One of the co-conspirators shot at Rasputin from inside the house. One bullet sliced through Rasputin’s kidney and embedded itself in his spine. He hit the ground. This time, the conspirators carried the body back inside. (More salacious version: They beat the shit out of the body with clubs.) At some point, the body moved as if Rasputin were still alive, and someone shot him in the head.
This time, they wrapped the body in some cloth and drove to the frozen Neva River. They dumped it into a gap in the chunked-up ice below. They expected it to sink. It didn’t. The voluminous coat Rasputin wore kept his body afloat, and the corpse got stuck on a chunk of ice and floated down the river.
On Monday morning, the police discovered the body – 140 meters downriver from where it had been dumped. An autopsy showed the third bullet, the one to the head, was what killed him. Here’s a police photo of the body being pulled away from the river – it doesn’t show much, so if you’re faint of heart, you can still take a peek.
Felix was exiled to a remote family estate for his part in the murder. Irina went with him. Exile meant they were out of St. Petersburg (then called Petrograd) when the revolution happened in 1917.
During and After the Revolution
In the period between Nicholas II’s abdication and the Bolshevik takeover, Felix and Irina were able to get some of their jewelry and art out of their palace. This included two Rembrandts, now in the National Gallery in Washington, DC. Then they went down to the Crimea, a convenient port from which to get the hell out of Dodge. In 1918, retreating German troops offered to take them with, but Felix, Irina, and their collected families told the Germans to go fuck themselves. Russia and Germany were still at war, remember. Instead, they hitched a ride on a British warship that had come to pick up Irina’s grandmother.
They settled in Paris, selling off art and jewels as needed to pay for their lifestyle. In 1934, they won a shitload of money in a lawsuit against MGM for a movie called Rasputin and the Empress, which depicted Rasputin seducing the tsar’s nice. Since the tsar only had one niece, it wasn’t hard to tell they meant Irina, even though the character’s name was “Natasha.” Movie trivia buffs, take note: This is the only film in which all three Barrymore siblings appear together. I don’t know about you, but I’m way more interested in Alan Rickman’s turn as Rasputin in Rasputin: Dark Servant of Destiny.
The money from the suit didn’t take them as far as they hoped, however. The latter part of their lives were spent in greatly diminished circumstances, as they’d say on Downton Abbey. Felix died in 1967. Irina died three years later in 1970.
Something Extra Creepy, Just Because
That’s actually Felix and Irina in the video below. This interview, taped in 1967, aired as part of a French TV movie depicting the murder of Rasputin. It was the only film production Felix gave his cooperation to. The video below is just a teaser and it’s in French, but the video notes have an English transcription. It’s notable just because you get to see their faces. The entire movie may be available on YouTube – I haven’t gone that far down the rabbit hole (yet).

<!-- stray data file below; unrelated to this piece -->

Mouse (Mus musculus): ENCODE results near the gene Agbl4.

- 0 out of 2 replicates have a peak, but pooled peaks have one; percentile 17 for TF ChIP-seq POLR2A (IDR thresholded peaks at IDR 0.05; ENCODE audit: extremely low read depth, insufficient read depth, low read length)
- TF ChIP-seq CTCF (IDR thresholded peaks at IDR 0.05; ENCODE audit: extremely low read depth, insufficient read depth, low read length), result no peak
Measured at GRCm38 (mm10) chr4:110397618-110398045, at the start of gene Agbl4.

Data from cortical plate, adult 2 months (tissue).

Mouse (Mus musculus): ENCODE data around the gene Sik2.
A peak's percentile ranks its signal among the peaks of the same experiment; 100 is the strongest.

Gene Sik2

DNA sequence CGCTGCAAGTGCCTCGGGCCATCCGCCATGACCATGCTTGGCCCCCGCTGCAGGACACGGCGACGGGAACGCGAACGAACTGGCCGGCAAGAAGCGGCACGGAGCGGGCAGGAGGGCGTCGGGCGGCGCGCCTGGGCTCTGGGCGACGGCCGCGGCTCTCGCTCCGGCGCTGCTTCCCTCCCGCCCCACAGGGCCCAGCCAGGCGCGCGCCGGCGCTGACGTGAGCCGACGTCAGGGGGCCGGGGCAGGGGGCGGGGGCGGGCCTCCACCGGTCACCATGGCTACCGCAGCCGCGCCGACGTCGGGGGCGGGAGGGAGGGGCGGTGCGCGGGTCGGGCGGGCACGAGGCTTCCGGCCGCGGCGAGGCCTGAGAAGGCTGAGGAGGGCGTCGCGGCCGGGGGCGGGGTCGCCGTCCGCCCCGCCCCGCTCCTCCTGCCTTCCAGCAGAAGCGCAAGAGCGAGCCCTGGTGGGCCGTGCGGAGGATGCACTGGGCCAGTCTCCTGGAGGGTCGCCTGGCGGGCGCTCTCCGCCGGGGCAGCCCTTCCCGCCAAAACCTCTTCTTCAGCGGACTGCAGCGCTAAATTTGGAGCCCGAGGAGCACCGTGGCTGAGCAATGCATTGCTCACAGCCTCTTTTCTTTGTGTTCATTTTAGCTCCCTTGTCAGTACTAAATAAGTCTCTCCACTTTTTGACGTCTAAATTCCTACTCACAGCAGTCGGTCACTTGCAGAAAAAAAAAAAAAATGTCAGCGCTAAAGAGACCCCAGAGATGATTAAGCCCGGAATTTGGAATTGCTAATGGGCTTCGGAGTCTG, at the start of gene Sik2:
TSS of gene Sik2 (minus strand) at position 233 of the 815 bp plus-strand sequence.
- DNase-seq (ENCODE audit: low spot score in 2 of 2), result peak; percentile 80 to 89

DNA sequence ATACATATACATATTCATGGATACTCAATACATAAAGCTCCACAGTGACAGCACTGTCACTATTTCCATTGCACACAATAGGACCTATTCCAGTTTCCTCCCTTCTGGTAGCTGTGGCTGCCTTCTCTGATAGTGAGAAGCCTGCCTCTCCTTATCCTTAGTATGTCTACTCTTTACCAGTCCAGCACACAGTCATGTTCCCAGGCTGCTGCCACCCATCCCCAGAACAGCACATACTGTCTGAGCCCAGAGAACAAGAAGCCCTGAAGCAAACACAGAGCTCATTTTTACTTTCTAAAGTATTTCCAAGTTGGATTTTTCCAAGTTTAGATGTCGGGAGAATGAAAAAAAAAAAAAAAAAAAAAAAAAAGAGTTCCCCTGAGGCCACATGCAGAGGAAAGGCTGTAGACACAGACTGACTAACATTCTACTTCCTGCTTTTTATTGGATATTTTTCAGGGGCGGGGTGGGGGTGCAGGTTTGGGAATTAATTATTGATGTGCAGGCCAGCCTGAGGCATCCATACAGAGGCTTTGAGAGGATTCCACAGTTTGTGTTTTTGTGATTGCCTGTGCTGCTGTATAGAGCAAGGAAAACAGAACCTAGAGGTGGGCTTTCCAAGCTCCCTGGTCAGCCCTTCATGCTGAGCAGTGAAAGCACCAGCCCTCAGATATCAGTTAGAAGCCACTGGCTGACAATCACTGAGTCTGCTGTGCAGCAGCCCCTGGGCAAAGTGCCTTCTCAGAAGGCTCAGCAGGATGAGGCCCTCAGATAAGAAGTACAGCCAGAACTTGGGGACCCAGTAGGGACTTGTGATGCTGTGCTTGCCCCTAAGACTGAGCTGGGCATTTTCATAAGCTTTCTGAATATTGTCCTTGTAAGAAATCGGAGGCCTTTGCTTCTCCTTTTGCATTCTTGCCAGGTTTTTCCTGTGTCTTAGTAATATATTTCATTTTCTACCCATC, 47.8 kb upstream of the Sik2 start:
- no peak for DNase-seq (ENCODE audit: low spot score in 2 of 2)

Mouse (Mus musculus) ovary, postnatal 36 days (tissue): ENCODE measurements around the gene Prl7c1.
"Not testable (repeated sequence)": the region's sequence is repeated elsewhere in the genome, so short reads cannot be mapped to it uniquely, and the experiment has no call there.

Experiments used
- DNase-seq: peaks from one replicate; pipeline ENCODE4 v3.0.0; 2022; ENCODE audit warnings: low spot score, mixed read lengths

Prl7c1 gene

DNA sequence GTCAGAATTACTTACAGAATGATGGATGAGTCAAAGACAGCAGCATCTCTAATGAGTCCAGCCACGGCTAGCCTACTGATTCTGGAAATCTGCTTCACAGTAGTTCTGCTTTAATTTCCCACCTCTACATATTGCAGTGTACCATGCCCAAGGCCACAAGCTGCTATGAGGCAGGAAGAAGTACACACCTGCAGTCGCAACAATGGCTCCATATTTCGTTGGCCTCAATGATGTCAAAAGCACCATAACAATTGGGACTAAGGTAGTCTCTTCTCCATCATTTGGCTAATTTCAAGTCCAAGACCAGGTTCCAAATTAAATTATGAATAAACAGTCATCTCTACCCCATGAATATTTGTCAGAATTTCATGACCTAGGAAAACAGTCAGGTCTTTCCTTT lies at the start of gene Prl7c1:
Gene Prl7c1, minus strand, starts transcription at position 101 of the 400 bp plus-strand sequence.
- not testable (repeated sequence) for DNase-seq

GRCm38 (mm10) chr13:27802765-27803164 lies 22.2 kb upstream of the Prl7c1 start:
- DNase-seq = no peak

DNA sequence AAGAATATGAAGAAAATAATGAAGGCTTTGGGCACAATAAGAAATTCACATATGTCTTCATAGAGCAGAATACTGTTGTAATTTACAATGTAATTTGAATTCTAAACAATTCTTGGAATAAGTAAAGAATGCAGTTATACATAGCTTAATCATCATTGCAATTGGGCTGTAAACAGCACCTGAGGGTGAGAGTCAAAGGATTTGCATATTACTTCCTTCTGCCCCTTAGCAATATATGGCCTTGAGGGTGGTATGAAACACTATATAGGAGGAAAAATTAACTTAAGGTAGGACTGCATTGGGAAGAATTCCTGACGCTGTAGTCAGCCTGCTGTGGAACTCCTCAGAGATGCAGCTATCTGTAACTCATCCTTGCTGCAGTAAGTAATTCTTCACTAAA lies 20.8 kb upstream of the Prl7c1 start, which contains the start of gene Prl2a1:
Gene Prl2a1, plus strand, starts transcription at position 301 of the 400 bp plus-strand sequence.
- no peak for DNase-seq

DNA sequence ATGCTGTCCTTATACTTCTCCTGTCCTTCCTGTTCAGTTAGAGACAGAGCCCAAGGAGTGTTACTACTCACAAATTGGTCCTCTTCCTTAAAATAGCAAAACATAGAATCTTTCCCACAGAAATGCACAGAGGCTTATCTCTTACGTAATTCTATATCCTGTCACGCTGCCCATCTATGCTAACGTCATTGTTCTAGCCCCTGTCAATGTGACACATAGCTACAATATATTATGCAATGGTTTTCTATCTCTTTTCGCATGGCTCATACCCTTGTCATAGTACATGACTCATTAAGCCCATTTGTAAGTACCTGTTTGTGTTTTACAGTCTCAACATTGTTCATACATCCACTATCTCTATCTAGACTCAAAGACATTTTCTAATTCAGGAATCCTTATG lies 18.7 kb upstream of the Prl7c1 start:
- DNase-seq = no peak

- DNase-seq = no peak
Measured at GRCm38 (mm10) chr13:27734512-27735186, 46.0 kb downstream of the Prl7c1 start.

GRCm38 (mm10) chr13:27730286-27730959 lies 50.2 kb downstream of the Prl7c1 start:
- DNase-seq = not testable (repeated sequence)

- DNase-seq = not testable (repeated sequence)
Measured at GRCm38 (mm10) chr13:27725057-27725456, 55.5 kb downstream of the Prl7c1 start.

Where Is This Tiara Now?
This was not one of the jewels that made it out of Russia. They hid it before they left, hoping to be able to come back for it, but it never happened. The Bolsheviks found it and added it to the rest of the Imperial family’s jewels they collected, some of which were auctioned off later.
You can see this tiara in the picture the Bolsheviks took of confiscated jewels in 1925, but no one knows what happened to it afterward.
Your guess is as good as mine.
How Would I Wear It?
I love the rock crystal and the perfect diamond up top. I wish I could see how the crystal looks when it’s on. Is it semi-transparent? Would you be able to see my grey hairs through it? Note to self: Visit salon before wearing this tiara. This seems like one of the most wearable of the entire canon of tiaras. It’s got just enough sparkle without being overwhelming, like, say, the Braganza tiara.
Because of the crystal and the relatively small size, I’d make this my casual Friday tiara. What is a casual Friday tiara? Ask Torah Cottrill. It’s all her doing.
This sucker could definitely go from the office to dinner to drinks to the club, assuming you have enough energy to make all those things happen. I do not, but if I did, this is the tiara I’d choose for its versatility and its beautiful shape. I’m a sucker for kokoshniks. And Cartier. And stuff with a Russian origin story. And diamonds.
Want to Suggest a Tiara?
Drop its name or a photo link into the comments. I’ll do my best to find something interesting in its history for a future Tiara Tuesday.
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Visit the archives to read about more royal shenanigans. And by shenanigans, I mean war, revolution, betrayal, lust, murder, diamonds, and Princess Stéphanie’s chafing dish.Get Your Sparkle On